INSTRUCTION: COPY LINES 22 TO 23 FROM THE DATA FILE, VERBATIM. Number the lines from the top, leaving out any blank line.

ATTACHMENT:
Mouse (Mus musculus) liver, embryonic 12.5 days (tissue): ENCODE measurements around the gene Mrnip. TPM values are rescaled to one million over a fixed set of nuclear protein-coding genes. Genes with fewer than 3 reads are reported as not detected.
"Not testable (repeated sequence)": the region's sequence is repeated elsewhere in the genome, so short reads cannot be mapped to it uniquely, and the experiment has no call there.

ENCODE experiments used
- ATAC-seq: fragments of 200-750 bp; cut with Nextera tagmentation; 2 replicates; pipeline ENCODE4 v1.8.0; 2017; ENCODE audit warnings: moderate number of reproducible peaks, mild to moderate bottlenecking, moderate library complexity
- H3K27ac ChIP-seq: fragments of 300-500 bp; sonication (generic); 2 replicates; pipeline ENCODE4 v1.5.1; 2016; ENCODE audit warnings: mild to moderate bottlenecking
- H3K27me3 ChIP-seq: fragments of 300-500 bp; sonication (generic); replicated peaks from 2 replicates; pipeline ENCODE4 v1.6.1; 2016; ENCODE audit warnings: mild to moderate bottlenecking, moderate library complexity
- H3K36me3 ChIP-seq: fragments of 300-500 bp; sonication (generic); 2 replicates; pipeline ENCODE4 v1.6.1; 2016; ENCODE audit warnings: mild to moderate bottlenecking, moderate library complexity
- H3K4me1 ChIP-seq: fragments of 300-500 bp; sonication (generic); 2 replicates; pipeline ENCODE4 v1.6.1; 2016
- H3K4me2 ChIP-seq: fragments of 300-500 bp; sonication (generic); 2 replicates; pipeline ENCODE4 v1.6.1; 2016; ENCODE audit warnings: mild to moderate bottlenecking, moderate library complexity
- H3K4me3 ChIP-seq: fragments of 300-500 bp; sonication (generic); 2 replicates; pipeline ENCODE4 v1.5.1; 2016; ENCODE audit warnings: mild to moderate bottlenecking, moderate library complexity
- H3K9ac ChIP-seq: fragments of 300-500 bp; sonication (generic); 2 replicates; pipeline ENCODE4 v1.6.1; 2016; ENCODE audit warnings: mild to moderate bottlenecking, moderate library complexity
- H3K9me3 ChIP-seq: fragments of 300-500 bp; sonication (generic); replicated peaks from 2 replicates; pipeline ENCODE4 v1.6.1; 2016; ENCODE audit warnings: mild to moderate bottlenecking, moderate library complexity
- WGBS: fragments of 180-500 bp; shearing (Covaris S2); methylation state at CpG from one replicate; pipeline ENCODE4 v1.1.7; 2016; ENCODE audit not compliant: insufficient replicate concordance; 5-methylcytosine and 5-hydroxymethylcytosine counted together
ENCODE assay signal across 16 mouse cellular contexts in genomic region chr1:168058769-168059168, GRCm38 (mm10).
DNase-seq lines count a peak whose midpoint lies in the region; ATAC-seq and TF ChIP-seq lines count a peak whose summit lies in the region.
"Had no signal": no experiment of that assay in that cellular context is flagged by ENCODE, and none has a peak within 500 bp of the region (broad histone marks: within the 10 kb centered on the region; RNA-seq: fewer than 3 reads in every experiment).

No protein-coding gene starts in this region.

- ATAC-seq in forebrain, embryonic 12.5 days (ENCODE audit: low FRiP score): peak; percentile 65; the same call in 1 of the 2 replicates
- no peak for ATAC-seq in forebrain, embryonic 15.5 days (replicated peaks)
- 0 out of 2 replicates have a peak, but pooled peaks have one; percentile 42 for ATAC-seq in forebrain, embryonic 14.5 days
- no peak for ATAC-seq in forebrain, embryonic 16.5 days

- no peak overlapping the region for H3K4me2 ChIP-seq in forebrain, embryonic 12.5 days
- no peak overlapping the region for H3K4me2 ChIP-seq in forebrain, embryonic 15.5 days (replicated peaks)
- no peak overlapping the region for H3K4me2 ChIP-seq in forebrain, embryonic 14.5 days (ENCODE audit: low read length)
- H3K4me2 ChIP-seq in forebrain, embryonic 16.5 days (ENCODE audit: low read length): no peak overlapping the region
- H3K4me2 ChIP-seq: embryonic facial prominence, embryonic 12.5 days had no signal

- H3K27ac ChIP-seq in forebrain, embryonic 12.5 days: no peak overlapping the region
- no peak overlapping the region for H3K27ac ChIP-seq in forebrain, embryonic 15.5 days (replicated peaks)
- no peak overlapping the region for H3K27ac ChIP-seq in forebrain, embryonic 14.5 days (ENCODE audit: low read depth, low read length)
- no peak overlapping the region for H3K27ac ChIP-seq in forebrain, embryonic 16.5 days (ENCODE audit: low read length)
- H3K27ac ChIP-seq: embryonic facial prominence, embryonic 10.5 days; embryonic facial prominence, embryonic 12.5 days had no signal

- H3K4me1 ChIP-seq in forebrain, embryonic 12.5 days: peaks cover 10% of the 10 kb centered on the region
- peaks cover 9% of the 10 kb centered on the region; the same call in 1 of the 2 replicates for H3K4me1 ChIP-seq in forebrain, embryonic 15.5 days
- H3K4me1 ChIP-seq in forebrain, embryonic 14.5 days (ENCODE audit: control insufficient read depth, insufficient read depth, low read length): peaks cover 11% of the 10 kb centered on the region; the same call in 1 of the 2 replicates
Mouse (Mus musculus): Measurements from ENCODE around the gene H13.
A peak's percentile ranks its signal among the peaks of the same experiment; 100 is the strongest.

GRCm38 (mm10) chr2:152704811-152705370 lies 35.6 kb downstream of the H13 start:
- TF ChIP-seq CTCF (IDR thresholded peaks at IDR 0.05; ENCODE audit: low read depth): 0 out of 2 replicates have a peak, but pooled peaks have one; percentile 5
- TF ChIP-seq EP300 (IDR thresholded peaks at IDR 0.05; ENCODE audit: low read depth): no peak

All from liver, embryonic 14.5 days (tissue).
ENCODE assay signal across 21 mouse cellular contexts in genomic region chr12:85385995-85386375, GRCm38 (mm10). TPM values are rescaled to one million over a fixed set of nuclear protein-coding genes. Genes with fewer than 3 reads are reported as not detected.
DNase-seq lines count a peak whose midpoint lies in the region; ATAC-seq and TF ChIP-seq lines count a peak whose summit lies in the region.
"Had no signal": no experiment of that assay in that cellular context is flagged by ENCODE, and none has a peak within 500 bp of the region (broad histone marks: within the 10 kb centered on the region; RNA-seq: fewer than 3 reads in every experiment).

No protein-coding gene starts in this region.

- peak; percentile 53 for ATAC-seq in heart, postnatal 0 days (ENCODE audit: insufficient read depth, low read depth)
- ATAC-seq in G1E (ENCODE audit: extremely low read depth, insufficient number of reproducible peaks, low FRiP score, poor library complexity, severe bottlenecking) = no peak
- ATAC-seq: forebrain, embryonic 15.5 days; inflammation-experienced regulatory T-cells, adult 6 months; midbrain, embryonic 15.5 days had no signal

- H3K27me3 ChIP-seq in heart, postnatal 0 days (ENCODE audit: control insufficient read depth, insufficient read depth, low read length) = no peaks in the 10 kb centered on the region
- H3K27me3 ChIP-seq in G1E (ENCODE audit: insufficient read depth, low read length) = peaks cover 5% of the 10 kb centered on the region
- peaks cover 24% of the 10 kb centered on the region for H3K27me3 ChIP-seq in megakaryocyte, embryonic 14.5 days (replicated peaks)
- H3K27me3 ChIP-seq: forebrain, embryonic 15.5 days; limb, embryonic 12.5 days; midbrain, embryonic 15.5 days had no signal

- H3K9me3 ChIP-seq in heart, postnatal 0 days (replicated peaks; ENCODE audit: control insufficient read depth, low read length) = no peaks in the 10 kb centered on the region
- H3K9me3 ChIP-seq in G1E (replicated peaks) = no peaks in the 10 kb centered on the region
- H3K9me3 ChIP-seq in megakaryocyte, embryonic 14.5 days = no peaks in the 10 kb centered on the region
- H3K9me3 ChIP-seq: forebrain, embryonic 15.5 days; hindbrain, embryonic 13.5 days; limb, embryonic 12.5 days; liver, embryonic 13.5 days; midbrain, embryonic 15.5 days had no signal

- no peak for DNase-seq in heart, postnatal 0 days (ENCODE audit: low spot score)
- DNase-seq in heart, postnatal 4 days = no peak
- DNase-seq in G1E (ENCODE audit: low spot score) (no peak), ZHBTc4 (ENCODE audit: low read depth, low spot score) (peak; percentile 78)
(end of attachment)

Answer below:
- no peak overlapping the region for H3K4me2 ChIP-seq in forebrain, embryonic 12.5 days
- no peak overlapping the region for H3K4me2 ChIP-seq in forebrain, embryonic 15.5 days (replicated peaks)